Gravitational waves “know” how black holes grow

Scientists are pitting the front-running ideas about the growth of supermassive black holes against observational data.
By | Published: October 21, 2013 | Last updated on May 18, 2023
two black holes orbiting each other
An artist’s impression of two black holes orbiting each other, generating gravitational waves.
Swinburne Astronomy Productions
Supermassive black holes: Every large galaxy’s got one. But how did they grow so big?

Scientists pit the front-running ideas about the growth of supermassive black holes against observational data — a limit on the strength of gravitational waves from pairs of black holes, obtained with the Commonwealth Scientific and Industrial Research Oganisation’s (CSIRO) 64-meter Parkes radio telescope in eastern Australia.

“For the first time, we’ve used information about gravitational waves as a tool in astrophysics,” said Ryan Shannon with CSIRO. “It’s a powerful new tool. These black holes are very hard to observe directly, so this is a new chapter in astronomy.”

“One model for black-hole growth has failed our test, and we’re painting the others into a corner,” said Vikram Ravi from the University of Melbourne. “They may not break, but they’ll have to bend.”

Einstein predicted gravitational waves — ripples in space-time generated by bodies, such as pairs of black holes orbiting each other, changing speed or direction.

When galaxies merge, their resident central black holes are doomed to meet. They first waltz together, then enter a desperate embrace and merge. “Theorists predict that towards the end of this dance, they’re growling out gravitational waves at a frequency we’re set up to detect,” said Shannon.

Played out again and again across the universe, such encounters create a background of gravitational waves, like the noise from a restless crowd.

Astronomers have been searching for gravitational waves with the Parkes radio telescope and a set of 20 small spinning stars called pulsars. Pulsars act as extremely precise clocks in space. Scientists measure when their pulses arrive on Earth to within a tenth of a microsecond.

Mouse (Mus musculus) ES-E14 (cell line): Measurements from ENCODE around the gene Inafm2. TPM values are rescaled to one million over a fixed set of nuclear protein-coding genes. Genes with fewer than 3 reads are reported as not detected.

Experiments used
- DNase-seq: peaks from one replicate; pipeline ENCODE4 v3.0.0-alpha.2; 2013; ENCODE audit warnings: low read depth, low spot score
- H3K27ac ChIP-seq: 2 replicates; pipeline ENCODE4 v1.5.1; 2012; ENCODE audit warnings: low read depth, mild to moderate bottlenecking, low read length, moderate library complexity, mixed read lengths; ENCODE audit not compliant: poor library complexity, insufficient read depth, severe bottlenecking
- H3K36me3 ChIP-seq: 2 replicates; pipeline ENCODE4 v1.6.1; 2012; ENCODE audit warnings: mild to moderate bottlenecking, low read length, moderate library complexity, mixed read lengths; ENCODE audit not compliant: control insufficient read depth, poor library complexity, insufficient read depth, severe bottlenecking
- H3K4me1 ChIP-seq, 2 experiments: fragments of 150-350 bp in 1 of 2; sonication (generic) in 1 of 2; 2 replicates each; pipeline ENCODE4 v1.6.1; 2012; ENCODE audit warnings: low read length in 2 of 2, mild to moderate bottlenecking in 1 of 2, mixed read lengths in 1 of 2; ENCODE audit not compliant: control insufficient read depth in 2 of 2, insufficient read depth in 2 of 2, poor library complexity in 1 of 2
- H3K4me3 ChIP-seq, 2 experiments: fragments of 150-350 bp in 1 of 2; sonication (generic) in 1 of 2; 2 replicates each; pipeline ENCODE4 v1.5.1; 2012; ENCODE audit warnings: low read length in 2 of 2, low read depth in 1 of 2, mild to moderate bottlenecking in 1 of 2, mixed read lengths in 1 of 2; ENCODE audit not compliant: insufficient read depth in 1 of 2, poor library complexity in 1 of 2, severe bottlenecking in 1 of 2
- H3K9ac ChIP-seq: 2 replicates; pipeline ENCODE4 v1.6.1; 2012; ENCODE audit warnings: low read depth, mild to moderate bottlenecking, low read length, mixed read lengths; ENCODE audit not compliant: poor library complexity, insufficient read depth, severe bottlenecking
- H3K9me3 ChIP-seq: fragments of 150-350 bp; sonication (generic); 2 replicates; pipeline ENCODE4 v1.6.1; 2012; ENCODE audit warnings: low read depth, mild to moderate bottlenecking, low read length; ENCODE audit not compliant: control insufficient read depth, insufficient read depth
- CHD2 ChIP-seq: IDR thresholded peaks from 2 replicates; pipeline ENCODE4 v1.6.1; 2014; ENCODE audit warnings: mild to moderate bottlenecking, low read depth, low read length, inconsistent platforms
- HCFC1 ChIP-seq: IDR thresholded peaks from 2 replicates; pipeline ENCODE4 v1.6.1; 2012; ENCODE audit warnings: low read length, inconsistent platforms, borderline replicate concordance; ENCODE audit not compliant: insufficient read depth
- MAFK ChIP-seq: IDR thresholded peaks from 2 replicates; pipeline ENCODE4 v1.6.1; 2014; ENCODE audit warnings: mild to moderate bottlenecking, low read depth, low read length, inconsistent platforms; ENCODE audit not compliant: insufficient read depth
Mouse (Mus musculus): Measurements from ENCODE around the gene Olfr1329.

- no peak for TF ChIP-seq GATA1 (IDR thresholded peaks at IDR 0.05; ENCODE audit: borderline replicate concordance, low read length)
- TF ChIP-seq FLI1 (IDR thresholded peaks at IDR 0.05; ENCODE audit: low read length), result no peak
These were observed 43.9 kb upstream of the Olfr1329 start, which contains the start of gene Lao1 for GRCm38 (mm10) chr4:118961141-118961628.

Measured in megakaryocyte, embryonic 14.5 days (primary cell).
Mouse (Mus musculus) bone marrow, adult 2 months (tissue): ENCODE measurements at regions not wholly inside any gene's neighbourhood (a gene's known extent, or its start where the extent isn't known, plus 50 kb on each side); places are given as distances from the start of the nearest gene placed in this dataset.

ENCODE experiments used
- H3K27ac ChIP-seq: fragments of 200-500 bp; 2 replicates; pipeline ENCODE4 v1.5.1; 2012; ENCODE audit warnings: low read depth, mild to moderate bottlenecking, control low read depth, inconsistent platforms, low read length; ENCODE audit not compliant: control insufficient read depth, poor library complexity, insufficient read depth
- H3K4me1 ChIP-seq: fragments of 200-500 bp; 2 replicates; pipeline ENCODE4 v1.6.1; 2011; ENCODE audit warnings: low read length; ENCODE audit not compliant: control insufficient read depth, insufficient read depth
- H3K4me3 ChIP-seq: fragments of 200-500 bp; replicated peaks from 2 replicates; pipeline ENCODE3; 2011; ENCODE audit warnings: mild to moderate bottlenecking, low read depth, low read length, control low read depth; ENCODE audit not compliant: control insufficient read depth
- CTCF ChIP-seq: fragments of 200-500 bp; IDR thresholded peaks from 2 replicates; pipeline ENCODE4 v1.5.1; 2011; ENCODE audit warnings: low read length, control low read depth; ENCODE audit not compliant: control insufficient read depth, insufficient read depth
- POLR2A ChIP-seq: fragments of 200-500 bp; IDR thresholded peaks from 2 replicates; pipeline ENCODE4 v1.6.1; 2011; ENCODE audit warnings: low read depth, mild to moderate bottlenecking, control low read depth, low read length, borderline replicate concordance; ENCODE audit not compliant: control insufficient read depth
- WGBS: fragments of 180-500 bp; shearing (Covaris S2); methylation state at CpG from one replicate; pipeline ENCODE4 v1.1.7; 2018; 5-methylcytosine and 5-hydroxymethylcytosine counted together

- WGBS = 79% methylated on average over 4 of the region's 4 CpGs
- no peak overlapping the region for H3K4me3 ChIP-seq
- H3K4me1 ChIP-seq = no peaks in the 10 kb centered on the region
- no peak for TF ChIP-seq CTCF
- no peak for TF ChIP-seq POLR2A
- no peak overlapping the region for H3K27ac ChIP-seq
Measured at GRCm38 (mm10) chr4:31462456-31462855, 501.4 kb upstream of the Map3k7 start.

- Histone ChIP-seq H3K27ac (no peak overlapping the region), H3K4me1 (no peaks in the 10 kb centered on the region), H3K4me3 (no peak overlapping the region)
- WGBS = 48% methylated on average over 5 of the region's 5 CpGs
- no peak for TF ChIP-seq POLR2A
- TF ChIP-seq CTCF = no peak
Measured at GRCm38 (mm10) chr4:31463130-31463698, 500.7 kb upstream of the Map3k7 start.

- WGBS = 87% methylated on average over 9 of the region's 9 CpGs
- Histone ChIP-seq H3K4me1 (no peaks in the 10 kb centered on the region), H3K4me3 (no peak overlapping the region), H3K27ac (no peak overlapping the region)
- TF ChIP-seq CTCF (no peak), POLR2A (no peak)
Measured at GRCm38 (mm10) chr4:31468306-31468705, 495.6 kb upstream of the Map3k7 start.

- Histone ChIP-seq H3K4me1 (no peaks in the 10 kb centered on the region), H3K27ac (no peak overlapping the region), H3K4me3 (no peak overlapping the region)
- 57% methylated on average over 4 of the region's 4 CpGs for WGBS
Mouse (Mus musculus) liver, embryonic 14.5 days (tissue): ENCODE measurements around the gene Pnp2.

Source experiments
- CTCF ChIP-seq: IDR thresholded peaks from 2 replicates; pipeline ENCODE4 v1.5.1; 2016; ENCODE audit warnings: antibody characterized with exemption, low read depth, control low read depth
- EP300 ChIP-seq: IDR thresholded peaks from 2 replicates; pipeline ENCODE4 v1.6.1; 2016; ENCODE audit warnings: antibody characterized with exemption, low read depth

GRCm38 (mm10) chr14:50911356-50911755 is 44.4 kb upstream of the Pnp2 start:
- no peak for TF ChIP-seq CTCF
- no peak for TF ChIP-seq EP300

As gravitational waves roll through an area of space-time, they temporarily swell or shrink the distances between objects in that region. “That can alter the arrival time of the pulses on Earth,” said Michael Keith of the University of Manchester in the United Kingdom.

The Parkes Pulsar Timing Array (PPTA) project and an earlier collaboration between CSIRO and Swinburne University together provide nearly 20 years’ worth of timing data. “We haven’t yet detected gravitational waves outright, but we’re now into the right ballpark to do so,” said George Hobbs from CSIRO. Combining pulsar-timing data from Parkes with that from other telescopes in Europe and the United States — a total of about 50 pulsars — should give astronomers the accuracy to detect gravitational waves “within 10 years,” Hobbs said. Meanwhile, the PPTA results are showing scientists how low the background rate of gravitational waves is.

The strength of the gravitational wave background depends on how often supermassive black holes spiral together and merge, how massive they are, and how far away they are. So if the background is low, that puts a limit on one or more of those factors.

Armed with the PPTA data, the researchers tested four models of black-hole growth. They effectively ruled out black holes gaining mass only through mergers, but the other three models “are still in the game,” said Sarah Burke-Spolaor from the California Institute of Technology in Pasadena.